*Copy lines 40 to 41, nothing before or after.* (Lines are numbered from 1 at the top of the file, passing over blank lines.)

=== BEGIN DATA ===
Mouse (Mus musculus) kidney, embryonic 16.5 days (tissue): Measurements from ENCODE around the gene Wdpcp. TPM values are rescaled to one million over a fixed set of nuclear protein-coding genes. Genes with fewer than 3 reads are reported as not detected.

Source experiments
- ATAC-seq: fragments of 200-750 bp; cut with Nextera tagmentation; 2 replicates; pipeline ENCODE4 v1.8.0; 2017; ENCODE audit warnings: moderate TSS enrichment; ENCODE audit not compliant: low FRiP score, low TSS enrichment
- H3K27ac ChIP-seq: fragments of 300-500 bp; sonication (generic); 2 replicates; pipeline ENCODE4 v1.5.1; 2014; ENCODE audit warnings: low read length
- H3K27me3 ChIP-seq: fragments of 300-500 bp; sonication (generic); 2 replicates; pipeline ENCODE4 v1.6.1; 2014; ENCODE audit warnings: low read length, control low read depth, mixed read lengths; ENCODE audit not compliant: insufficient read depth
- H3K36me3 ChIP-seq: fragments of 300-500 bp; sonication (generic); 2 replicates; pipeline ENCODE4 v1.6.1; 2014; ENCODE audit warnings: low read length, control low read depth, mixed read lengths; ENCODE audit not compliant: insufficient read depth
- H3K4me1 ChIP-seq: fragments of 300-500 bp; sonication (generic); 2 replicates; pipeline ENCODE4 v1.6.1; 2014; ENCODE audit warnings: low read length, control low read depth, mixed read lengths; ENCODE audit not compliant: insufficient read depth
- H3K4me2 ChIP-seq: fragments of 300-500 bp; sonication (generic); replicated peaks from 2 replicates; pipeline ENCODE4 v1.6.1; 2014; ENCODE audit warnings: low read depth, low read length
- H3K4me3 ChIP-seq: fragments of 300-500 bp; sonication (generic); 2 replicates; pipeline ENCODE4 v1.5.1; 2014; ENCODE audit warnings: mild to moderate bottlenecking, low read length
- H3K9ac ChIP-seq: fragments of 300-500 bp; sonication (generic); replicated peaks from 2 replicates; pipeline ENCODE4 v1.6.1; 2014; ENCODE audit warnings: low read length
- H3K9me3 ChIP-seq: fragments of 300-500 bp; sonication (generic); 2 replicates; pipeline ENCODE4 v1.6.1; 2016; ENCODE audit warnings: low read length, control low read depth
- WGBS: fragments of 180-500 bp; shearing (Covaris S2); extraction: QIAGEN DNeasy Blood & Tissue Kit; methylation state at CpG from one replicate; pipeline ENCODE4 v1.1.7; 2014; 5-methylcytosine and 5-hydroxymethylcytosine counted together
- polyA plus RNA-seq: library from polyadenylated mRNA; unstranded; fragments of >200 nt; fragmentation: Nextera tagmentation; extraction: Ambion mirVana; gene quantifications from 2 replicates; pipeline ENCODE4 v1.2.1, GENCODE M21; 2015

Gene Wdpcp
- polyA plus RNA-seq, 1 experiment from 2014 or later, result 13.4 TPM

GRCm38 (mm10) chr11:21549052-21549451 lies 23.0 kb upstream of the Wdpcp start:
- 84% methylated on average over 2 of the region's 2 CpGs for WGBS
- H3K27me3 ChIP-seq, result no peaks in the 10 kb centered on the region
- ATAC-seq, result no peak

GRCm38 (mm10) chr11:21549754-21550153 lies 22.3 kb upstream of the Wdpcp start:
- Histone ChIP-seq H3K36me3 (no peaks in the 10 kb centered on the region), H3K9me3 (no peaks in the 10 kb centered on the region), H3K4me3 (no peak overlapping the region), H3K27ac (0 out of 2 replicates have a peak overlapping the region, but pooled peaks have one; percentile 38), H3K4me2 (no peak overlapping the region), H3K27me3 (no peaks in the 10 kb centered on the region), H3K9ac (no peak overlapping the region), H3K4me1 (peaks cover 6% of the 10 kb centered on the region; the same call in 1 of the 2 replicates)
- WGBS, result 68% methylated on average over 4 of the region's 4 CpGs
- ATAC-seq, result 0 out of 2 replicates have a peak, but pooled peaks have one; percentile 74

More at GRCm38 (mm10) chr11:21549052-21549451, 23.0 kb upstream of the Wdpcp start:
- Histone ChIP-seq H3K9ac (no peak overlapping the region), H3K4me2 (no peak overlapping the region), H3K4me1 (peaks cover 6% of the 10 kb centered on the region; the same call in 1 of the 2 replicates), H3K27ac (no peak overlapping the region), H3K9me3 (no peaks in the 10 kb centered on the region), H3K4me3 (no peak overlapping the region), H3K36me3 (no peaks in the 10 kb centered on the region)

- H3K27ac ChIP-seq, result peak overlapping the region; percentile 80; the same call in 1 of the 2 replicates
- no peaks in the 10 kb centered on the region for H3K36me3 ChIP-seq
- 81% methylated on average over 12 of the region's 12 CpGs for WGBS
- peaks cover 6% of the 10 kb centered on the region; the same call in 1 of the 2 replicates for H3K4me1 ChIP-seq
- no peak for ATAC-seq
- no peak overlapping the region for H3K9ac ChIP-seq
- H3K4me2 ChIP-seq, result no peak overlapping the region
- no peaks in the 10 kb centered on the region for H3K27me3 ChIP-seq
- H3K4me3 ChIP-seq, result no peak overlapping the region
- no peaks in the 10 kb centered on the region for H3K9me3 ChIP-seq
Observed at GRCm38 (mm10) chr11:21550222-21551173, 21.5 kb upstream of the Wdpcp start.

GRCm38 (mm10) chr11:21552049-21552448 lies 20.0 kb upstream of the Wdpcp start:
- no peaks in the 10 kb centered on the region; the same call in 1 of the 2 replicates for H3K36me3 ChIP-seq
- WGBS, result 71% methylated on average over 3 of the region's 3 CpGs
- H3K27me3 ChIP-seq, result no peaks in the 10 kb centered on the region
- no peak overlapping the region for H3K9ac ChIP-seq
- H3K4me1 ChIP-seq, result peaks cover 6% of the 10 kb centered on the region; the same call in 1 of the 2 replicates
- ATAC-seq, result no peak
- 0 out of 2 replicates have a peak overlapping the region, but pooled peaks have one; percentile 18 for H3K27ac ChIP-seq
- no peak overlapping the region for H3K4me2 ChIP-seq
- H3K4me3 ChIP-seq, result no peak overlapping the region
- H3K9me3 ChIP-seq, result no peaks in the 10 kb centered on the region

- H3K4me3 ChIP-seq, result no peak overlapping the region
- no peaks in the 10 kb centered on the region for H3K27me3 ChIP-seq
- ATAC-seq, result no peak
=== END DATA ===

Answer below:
- H3K27me3 ChIP-seq, result no peaks in the 10 kb centered on the region
- no peak overlapping the region for H3K9ac ChIP-seq